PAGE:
Rotherham Tramway

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Rotherham Tramways
Rotherham Corporation Tramways.jpg
Map of Rotherham Corporation Tramways
Operation
Locale Rotherham
Open 31 January 1903
Close 13 November 1949
Status Closed
Infrastructure
Track gauge 4 ft 8 12 in (1,435 mm)
Propulsion system(s) Electric
Statistics
Route length 11.55 miles (18.59 km)

The Rotherham Tramway was a tramway system serving the West Riding town of Rotherham. Service began on 31 January 1903 and ended on 13 November 1949.[1]

The network of six lines spread across the town and was linked to the tramway networks of Sheffield and Mexborough & Swinton.[2]

Rotherham tramways ran on six lines joining in the town's centre and serving Thrybergh, Silverwood Colliery and Broom Road to the East, Canklow and Sheffield to the South, Kimberworth to the West and Rawmarsh to the North.

The line to Sheffield was Rotherham's busiest as it served the main steel producing area of Great Britain. It required an almost constant flow of tramcars to meet demand. Track was re-laid in 1933 as well as single-ended double-decker tramcars purchased to serve on this particular line. Indeed the line was built with loop termini. The tramcars used for the Sheffield-Rotherham service were equipped with only one entrance and staircase and like on traditional double-decker buses, seats were made to be comfortable. Tram service ended on this route in 1948 and Sheffield trams ended at Tinsley (where the change of owner occurred until 1926 when the Sheffield Corporation purchased the line up to Vulcan Road).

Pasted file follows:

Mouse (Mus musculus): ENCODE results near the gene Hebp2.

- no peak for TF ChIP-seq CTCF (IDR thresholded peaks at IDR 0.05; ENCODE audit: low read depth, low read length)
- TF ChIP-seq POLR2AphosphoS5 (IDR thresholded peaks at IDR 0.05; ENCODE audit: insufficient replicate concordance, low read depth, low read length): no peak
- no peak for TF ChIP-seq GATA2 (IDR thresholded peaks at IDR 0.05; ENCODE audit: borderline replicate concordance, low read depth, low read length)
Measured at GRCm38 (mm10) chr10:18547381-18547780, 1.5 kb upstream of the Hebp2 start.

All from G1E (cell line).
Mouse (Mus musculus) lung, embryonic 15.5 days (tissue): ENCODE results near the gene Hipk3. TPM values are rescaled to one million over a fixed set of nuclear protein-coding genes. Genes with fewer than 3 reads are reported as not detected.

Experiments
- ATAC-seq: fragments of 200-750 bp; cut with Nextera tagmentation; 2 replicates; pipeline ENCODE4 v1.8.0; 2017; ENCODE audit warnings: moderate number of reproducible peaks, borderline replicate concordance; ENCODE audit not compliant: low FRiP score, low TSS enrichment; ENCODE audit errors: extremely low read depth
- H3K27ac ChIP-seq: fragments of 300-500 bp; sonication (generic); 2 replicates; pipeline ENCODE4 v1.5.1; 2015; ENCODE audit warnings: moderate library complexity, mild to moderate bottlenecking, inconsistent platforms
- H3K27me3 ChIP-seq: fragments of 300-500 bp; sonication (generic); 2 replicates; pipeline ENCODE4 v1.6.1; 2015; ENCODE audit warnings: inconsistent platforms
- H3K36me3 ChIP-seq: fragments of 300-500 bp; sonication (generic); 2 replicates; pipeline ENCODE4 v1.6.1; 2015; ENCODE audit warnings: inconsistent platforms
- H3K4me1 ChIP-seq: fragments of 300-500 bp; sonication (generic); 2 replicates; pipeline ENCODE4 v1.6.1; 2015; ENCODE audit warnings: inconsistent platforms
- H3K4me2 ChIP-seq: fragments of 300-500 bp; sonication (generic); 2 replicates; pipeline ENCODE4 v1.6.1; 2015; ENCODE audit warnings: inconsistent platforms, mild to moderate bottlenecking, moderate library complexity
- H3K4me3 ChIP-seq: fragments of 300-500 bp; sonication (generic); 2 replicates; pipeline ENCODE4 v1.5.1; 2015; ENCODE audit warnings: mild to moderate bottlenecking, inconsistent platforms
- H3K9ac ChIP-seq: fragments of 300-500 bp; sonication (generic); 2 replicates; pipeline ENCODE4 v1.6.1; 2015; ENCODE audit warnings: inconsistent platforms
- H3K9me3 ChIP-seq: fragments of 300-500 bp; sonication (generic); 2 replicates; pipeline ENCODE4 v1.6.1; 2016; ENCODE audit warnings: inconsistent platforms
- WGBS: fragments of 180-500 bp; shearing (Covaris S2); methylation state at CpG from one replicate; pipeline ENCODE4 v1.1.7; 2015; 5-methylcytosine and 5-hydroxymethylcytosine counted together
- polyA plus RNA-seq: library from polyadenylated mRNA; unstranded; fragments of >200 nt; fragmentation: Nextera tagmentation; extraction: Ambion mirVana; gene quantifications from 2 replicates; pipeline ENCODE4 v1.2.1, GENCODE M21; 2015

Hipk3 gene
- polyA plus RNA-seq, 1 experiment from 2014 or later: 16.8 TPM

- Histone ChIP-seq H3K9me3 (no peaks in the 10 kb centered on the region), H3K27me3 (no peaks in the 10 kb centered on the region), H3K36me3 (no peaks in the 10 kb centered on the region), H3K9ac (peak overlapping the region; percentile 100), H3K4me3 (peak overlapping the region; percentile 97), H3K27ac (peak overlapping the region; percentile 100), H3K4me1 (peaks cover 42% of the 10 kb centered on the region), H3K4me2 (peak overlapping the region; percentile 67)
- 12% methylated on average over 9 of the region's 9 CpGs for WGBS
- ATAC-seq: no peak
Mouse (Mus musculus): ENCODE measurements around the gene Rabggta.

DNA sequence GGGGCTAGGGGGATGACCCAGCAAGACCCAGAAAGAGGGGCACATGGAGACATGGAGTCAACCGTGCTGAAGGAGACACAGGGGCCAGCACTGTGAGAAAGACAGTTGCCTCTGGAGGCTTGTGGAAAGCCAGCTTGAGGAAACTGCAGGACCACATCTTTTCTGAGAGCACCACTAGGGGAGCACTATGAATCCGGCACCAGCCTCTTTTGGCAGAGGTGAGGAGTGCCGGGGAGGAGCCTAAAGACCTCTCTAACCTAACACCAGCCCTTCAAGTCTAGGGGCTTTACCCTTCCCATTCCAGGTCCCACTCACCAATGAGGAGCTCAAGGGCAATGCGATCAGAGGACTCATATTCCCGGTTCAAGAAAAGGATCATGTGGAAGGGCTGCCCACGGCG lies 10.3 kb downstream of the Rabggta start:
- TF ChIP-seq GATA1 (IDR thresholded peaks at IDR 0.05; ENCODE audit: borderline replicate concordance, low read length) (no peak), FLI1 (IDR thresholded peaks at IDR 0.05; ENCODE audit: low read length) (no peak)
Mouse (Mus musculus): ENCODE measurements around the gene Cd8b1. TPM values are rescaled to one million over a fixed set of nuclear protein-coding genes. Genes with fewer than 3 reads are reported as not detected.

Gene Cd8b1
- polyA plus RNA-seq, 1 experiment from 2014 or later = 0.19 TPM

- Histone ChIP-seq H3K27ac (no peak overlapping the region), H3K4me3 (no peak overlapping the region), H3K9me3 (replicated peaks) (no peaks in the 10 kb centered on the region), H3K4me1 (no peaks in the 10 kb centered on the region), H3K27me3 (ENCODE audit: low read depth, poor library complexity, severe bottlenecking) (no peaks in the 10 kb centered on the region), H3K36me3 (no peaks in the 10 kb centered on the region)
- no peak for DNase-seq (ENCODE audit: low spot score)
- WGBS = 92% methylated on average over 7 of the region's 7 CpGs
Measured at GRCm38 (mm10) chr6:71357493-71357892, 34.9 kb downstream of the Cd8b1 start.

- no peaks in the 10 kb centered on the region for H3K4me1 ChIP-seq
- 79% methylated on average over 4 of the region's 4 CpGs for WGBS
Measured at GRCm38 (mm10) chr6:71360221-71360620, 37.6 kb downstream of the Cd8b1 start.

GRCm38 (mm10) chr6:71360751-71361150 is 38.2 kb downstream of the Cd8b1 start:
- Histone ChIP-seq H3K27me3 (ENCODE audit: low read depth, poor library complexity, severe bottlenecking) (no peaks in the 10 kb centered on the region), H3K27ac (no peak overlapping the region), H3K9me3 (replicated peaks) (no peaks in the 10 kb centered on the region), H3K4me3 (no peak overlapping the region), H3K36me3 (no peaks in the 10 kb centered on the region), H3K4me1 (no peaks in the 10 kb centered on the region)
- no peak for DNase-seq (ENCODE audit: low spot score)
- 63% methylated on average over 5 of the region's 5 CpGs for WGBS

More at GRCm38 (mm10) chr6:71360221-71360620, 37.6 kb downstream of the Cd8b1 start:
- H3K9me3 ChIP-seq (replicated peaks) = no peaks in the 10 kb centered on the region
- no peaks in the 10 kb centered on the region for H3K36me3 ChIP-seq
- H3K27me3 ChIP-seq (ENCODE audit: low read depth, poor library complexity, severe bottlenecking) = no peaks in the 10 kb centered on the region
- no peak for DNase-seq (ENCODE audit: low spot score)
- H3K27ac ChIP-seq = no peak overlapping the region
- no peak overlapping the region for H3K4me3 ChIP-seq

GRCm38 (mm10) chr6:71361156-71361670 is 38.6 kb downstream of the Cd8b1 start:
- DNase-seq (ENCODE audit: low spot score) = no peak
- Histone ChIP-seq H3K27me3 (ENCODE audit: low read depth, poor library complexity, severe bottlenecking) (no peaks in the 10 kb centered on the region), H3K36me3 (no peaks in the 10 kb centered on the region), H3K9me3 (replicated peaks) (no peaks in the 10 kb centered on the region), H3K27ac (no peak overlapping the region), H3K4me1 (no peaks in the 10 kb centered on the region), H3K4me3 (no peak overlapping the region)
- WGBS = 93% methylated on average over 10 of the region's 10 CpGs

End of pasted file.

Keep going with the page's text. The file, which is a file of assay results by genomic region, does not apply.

An extension of the line to Broom Top to Maltby was opened for trolleybuses in 1912, this being the third trolleybus line in Great Britain. Trolleybuses were permitted to reach the town centre in 1924 along with trams. Tram routes to Rawmarsh Road, Broom Road, Kimberworth and Thrybergh were converted to trolleybuses in 1929 and 1931. The line to Canklow was converted to motorbuses in 1934.

Double-decker trolleybuses were built from the single-deck fleet from 1955. Twenty-three of these were sold in Spain with the last trolleybus running in 1965.

See also[edit]

References[edit]

  1. ^ The golden age of tramways, Taylor & Francis
  2. ^ Tramway heyday. James Joyce, 1964